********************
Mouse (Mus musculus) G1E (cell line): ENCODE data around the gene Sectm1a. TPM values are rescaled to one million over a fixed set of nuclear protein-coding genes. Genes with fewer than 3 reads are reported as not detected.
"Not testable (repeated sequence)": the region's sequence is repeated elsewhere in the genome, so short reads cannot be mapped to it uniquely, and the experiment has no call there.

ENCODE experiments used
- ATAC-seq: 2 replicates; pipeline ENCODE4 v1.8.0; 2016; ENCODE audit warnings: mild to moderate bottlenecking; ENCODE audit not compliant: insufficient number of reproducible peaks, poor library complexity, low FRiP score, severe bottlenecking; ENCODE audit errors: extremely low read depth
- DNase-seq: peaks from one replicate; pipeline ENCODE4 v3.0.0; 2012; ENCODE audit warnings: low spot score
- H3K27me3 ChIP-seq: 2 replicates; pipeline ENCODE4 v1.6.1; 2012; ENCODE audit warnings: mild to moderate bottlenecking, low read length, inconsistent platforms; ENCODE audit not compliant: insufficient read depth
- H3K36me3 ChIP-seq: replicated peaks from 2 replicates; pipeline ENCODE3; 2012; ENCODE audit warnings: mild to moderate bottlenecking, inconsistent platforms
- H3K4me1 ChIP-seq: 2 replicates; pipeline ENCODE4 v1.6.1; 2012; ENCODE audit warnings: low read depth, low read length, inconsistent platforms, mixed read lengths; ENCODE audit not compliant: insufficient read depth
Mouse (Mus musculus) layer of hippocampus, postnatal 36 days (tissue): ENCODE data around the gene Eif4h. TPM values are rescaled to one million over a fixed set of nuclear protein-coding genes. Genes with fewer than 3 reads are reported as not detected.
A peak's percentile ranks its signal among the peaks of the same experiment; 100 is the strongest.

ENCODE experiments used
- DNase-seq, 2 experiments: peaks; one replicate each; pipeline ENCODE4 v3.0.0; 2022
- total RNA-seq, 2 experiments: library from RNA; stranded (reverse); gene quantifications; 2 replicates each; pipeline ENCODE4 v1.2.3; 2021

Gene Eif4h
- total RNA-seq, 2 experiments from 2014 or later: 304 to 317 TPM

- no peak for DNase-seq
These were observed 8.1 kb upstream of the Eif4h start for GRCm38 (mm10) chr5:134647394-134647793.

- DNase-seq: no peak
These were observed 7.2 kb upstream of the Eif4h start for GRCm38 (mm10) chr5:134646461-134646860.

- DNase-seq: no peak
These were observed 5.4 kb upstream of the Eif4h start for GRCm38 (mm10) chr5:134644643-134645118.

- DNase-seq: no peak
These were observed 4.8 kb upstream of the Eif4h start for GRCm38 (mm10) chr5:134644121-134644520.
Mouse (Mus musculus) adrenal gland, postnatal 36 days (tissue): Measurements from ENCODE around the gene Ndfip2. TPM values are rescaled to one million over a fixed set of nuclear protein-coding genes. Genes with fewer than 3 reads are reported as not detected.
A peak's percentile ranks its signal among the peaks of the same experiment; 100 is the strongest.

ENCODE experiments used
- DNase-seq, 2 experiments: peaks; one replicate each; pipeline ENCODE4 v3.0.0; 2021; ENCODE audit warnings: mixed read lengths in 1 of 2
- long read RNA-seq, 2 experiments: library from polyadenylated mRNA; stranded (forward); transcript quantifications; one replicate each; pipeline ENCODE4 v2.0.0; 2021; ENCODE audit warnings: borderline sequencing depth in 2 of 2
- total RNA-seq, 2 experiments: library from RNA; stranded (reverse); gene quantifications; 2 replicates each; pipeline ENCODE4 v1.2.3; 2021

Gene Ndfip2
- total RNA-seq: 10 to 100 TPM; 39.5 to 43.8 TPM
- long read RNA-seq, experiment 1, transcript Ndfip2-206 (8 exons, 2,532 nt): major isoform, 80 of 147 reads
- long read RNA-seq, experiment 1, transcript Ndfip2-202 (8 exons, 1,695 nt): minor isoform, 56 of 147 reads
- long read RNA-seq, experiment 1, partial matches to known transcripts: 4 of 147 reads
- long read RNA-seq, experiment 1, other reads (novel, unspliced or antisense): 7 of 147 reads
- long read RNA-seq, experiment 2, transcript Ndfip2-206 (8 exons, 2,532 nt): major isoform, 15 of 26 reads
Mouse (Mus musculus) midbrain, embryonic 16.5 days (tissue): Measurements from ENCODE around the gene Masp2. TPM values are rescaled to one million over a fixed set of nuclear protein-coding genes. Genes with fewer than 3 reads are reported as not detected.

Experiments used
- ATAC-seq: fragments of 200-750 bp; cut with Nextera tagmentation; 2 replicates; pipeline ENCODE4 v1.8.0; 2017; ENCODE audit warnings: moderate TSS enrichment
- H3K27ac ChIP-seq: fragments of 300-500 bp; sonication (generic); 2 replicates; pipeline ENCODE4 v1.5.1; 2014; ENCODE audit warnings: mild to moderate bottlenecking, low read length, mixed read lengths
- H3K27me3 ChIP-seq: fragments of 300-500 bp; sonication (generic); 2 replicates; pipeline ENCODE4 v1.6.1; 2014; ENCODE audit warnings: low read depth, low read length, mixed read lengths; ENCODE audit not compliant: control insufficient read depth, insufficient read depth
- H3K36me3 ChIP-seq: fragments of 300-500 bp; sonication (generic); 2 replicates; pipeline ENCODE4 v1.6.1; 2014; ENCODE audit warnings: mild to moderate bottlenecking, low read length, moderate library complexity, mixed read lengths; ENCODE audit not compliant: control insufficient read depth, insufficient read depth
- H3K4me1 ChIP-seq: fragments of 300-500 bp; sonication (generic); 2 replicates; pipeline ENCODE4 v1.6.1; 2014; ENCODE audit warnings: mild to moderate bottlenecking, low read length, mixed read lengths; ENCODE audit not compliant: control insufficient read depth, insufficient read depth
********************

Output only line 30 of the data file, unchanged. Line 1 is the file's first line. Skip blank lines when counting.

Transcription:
Gene Ndfip2